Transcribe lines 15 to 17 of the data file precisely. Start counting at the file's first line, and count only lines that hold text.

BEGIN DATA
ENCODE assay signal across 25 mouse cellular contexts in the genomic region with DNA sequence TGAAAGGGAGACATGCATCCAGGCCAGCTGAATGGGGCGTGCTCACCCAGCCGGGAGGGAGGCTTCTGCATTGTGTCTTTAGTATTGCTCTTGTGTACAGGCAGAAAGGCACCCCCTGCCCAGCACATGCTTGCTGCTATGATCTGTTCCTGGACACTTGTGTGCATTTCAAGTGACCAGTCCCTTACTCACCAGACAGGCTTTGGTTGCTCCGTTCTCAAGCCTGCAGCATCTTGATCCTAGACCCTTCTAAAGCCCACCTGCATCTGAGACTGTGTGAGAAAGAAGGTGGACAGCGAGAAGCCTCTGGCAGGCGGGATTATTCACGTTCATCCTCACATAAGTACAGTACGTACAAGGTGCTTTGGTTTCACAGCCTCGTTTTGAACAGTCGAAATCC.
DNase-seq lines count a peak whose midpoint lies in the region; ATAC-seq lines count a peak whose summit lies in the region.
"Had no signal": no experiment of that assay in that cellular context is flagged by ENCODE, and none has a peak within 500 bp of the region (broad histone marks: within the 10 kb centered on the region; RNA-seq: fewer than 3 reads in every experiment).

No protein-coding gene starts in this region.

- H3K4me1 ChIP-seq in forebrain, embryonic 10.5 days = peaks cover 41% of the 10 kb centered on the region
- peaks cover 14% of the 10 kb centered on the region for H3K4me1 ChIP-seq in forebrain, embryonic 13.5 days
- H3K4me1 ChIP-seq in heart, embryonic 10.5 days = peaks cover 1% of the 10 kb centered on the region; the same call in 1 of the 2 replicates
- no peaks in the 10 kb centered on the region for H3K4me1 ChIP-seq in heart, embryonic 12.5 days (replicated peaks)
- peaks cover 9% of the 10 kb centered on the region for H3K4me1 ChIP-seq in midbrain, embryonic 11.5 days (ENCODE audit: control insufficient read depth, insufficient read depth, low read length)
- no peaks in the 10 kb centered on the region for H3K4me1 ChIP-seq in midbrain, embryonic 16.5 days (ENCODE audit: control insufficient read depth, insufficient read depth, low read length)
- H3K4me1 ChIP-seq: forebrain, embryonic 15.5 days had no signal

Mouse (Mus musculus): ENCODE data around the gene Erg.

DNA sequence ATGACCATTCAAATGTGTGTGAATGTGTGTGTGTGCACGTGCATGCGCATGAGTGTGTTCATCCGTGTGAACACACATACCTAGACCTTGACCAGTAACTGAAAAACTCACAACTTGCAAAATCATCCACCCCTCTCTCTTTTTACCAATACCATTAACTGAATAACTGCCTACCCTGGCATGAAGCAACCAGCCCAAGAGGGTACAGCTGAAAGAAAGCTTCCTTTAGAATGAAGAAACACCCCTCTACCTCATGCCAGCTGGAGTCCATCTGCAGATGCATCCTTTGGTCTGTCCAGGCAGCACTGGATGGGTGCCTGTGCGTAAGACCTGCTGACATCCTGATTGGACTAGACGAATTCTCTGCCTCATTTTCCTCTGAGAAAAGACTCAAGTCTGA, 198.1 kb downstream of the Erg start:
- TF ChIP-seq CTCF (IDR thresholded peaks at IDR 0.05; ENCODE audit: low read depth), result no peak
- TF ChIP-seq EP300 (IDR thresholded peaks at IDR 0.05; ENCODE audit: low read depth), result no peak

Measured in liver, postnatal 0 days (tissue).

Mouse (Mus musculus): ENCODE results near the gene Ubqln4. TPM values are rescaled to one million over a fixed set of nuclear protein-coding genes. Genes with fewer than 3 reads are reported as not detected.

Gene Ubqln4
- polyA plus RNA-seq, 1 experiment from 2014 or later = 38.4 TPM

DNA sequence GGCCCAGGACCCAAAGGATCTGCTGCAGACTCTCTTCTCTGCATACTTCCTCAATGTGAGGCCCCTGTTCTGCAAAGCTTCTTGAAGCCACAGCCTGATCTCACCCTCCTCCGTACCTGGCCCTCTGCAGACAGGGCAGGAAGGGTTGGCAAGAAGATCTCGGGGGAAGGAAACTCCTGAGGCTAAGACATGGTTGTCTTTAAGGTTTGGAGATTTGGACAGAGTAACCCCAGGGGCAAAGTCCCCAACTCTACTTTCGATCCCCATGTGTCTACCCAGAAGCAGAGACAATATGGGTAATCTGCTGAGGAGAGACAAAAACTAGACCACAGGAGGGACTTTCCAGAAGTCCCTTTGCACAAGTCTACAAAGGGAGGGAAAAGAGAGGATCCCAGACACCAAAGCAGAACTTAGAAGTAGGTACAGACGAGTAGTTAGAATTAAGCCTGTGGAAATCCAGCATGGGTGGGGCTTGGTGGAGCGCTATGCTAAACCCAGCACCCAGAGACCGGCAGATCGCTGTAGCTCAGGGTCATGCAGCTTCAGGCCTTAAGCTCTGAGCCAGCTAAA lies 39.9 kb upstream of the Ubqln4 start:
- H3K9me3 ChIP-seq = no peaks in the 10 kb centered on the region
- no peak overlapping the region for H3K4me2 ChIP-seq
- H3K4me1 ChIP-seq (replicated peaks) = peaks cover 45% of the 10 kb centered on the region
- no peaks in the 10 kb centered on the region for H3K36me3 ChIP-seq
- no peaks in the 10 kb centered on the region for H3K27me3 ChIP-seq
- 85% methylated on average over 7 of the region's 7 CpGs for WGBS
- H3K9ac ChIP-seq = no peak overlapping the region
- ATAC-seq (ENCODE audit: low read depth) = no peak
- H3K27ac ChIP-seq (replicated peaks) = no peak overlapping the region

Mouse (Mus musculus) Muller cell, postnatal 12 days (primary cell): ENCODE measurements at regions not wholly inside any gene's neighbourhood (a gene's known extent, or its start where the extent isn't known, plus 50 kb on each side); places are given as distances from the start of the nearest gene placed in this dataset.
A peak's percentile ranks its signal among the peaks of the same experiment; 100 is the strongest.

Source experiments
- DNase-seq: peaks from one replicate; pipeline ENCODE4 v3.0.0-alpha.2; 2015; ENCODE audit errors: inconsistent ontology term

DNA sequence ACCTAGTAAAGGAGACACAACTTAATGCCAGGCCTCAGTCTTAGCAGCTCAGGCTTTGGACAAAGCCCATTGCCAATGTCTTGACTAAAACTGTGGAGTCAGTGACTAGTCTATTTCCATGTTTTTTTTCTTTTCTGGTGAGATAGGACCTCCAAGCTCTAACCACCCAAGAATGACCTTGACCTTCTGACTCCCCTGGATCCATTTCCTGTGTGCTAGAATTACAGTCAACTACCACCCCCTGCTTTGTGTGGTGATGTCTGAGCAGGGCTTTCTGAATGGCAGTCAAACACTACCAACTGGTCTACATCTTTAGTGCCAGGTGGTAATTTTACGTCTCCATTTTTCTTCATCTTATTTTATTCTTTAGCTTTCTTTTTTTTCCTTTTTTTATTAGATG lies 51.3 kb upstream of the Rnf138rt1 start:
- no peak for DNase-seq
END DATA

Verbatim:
- TF ChIP-seq EP300 (IDR thresholded peaks at IDR 0.05; ENCODE audit: low read depth), result no peak

Measured in liver, postnatal 0 days (tissue).

Mouse (Mus musculus): ENCODE results near the gene Ubqln4. TPM values are rescaled to one million over a fixed set of nuclear protein-coding genes. Genes with fewer than 3 reads are reported as not detected.